If Mariska Hargitay was on my block for a Law & Order shoot—not inconceivable, by the way, they were filming Bored to Death across the street last week—I’d tell a friend a day after it happened just to have him swear at me. Not that I’d need to see Mariska for that to happen.

If I saw Scarlett J. near the Apple Store in SoHo—and I’m pretty sure I did a couple years ago—I’d tell both a far-flung Frownie-faced friend and my trusty local Diceman. For the record, I don’t get it.

If I saw some Romanian or Korean or Togolese movie that starred an actress of obvious talent and sublime and/or understated beauty, I’d mention to a friend that I’d seen his girl while being about 40 percent sure he’d have no idea of whom I was speaking (and in the other 60 percent lies the joke).

If it was Audrey Tautou, though, it would go to the schoolteacher who I’ve known for damn near 20 years, and who we bafflingly realized were each other’s oldest continuously-held close (/proximity) friend over beers on a Sunday afternoon. And then we’d argue for hours over the ideal size and role of government.

If Chris Onstad drew an Achewood comic where Téodor passed out drunk while searching for naked pictures of Meg White, I’d send it to an ex-coworker. Oh wait: he did and I did.

After all this, who’s “my” girl, you might ask?

I suppose that would be up to you.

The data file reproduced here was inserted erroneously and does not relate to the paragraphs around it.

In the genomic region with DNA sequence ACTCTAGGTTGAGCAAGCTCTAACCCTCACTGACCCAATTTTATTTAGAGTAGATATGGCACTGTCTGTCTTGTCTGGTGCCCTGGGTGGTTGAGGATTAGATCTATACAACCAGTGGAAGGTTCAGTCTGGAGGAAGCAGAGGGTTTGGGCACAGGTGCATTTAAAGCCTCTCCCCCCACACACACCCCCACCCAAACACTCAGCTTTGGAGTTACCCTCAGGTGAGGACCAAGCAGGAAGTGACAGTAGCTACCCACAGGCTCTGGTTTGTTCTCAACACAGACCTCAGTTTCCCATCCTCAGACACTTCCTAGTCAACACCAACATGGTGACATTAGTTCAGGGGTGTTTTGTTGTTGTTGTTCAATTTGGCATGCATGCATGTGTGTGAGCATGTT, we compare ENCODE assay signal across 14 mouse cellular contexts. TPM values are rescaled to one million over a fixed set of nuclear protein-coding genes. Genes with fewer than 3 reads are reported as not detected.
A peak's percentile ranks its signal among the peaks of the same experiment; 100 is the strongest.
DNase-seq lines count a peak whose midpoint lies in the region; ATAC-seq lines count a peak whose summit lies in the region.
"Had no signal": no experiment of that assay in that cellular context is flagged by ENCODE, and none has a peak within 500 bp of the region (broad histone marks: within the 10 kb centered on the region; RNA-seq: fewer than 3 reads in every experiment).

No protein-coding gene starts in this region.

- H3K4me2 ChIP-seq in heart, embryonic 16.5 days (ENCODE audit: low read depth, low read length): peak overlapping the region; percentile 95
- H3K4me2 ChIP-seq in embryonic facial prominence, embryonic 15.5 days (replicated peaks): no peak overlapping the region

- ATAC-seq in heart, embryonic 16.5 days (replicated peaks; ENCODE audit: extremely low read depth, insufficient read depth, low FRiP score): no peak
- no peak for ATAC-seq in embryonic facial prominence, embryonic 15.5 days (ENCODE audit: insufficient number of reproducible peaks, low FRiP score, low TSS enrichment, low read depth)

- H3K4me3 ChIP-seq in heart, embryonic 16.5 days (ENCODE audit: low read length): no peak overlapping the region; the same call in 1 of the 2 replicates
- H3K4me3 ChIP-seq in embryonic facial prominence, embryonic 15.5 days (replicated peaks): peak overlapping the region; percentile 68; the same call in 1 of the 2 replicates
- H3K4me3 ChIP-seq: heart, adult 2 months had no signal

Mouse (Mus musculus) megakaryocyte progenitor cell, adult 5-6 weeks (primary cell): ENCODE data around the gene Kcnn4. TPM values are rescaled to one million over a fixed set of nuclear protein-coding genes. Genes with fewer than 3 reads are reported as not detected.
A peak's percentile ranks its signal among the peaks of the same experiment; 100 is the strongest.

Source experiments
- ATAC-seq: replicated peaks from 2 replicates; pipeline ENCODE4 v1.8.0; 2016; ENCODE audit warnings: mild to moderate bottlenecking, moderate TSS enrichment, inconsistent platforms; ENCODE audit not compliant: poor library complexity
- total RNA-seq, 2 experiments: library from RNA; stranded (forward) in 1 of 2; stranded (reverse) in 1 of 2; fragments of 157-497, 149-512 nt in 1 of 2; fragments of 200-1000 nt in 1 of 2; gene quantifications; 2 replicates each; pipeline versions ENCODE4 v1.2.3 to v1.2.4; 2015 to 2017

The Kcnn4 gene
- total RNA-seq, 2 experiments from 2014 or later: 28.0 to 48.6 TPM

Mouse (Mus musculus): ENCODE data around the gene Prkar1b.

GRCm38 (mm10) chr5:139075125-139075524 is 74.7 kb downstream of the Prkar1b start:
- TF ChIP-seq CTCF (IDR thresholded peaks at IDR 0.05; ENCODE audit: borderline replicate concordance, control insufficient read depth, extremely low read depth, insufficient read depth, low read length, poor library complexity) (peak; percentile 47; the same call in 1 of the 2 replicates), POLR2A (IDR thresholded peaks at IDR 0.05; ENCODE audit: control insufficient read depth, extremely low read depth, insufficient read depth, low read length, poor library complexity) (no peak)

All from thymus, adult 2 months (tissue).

Chasing Lost’s Wild Geese

I don’t think any other show taps the potential of the Internet as well as Lost does, by intentionally sending its viewers on these wild goose chases to learn ancient and modern theories and philosophy in the service of trying to figure out what’s happening on a television show. Shoot, Lost is the only reason I read Flannery O’Connor, which means Lost is the only reason I’ve argued with Mik about Flannery O’Connor, and thus is the only reason I’ve read emails Mary Gaitskill sent to Mik about Flannery O’Connor, and is thus the only reason I’ve then re-read Flannery O’Connor to see how my interpretations match with Mik’s and Mary Gaitskill’s interpretations of Flannery O’Connor. Pushing it further, Lost is the only reason I mentioned Flannery O’Connor to my former roommate James, who said she was his favorite author. And all that is based on three seconds of screentime last spring. I’m not a nut to figure out what everything “means” on Lost, because I know full well that if you’re trying to “solve” it through hidden clues UR DOIN IT RONG, but I was without a book to read at the time, saw Jacob reading a F O’C joint, and bought it. Now I know enough to hold my own in a conversation with serious English Literature hedz. Thanks for jumping out that window, John Locke. Keep plucking that chicken.